If you cannot access YouTube but do have a projector, the following
animated slide show provides an excellent overview.

1. Why is Purinethol not helpful to all patients?
2. In the 1990’s, what did researchers discover about how the drug is
broken down in the body?
3. How did genetic testing impact how Latrice’s doctor treated her cancer?
If you can’t access a projector, is an article that covers similar material;
you will likely want to edit out some of the information, depending on time.
Questions:
1. Why has the way various medicine has traditionally been prescribed not
always helped all patients?
2. Explain two ways that personalized medicine is changing medicine.
3. How has genome testing changed the way Warfarin is prescribed and how
does that help patients?
After students answer questions individually, discuss answers to check for
understanding.
Activity: Brochure
Students will be broken up into groups and create a brochure (either
manually or using a computer, depending on your preference/resources)
about the hopes, breakthroughs, and limits of personalized medicine and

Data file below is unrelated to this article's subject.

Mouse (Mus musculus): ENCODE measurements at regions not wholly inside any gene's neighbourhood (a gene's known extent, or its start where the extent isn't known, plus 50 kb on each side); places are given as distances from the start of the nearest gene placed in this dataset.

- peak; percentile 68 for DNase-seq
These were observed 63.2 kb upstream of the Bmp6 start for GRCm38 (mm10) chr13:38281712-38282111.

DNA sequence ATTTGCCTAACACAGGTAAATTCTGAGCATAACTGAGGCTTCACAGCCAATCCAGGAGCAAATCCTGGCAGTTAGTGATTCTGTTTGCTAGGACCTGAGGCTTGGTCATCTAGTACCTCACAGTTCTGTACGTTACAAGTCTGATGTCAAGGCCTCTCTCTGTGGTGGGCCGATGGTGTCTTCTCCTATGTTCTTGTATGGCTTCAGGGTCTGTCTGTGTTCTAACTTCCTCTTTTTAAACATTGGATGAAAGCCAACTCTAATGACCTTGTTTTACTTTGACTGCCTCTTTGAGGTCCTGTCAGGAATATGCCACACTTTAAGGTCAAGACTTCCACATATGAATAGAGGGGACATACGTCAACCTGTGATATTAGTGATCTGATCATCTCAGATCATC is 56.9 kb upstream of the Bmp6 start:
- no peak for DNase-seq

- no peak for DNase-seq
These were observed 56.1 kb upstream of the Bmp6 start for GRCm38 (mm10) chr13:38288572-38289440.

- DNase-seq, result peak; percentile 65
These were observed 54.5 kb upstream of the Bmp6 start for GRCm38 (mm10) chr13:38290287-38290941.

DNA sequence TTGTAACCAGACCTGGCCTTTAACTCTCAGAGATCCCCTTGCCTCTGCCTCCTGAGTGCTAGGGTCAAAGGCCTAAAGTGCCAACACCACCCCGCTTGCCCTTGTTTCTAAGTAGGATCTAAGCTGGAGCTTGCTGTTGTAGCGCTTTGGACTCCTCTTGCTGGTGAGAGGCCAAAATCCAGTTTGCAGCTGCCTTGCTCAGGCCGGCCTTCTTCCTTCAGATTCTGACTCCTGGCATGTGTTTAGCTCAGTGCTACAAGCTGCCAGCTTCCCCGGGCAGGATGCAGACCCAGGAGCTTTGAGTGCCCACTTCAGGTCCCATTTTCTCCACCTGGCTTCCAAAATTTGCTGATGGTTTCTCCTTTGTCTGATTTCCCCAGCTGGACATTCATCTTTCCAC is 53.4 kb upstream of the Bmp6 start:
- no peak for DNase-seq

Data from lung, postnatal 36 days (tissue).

using patients’ genetic information to improve health care. The brochure
should provide an overview of personalized medicine, and address the
hopes, success stories, and limits of this field. The audience for the brochure
should be the general public, who may benefit from personalized medicine
and would possibly encounter this brochure in a doctor’s office.
Below are links to articles that will give students a good sense of this field,
and specific examples of success stories and the present limits of this
technology. We suggest dividing up the topics within the group and having
different students read and synthesize the information for the group; each
student will be held accountable for the information that he or she adds.
Each brochure should address the following topics (and can certainly include
more if students want to do additional research):